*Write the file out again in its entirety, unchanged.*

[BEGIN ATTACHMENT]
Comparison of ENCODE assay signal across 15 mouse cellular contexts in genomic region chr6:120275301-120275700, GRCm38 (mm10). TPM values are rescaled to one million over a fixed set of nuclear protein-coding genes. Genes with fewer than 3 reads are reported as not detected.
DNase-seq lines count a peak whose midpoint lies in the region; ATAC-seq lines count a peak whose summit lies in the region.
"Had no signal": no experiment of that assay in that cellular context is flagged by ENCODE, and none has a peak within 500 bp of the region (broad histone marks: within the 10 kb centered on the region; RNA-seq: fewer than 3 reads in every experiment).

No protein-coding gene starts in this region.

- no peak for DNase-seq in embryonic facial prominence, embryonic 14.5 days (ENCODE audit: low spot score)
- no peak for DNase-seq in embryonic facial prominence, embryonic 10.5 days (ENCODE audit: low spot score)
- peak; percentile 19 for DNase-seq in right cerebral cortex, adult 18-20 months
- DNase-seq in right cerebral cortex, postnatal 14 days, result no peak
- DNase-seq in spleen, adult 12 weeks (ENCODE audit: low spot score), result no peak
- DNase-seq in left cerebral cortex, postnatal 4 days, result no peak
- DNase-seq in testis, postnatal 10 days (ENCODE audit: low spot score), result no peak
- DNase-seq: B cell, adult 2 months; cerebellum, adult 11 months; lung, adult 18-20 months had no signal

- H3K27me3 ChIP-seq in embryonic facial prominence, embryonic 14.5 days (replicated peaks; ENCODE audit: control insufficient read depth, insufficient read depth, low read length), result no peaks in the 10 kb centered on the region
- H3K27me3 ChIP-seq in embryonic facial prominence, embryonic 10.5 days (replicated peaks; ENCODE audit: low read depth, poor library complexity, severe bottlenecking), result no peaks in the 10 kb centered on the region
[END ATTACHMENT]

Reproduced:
Comparison of ENCODE assay signal across 15 mouse cellular contexts in genomic region chr6:120275301-120275700, GRCm38 (mm10). TPM values are rescaled to one million over a fixed set of nuclear protein-coding genes. Genes with fewer than 3 reads are reported as not detected.
DNase-seq lines count a peak whose midpoint lies in the region; ATAC-seq lines count a peak whose summit lies in the region.
"Had no signal": no experiment of that assay in that cellular context is flagged by ENCODE, and none has a peak within 500 bp of the region (broad histone marks: within the 10 kb centered on the region; RNA-seq: fewer than 3 reads in every experiment).

No protein-coding gene starts in this region.

- no peak for DNase-seq in embryonic facial prominence, embryonic 14.5 days (ENCODE audit: low spot score)
- no peak for DNase-seq in embryonic facial prominence, embryonic 10.5 days (ENCODE audit: low spot score)
- peak; percentile 19 for DNase-seq in right cerebral cortex, adult 18-20 months
- DNase-seq in right cerebral cortex, postnatal 14 days, result no peak
- DNase-seq in spleen, adult 12 weeks (ENCODE audit: low spot score), result no peak
- DNase-seq in left cerebral cortex, postnatal 4 days, result no peak
- DNase-seq in testis, postnatal 10 days (ENCODE audit: low spot score), result no peak
- DNase-seq: B cell, adult 2 months; cerebellum, adult 11 months; lung, adult 18-20 months had no signal

- H3K27me3 ChIP-seq in embryonic facial prominence, embryonic 14.5 days (replicated peaks; ENCODE audit: control insufficient read depth, insufficient read depth, low read length), result no peaks in the 10 kb centered on the region
- H3K27me3 ChIP-seq in embryonic facial prominence, embryonic 10.5 days (replicated peaks; ENCODE audit: low read depth, poor library complexity, severe bottlenecking), result no peaks in the 10 kb centered on the region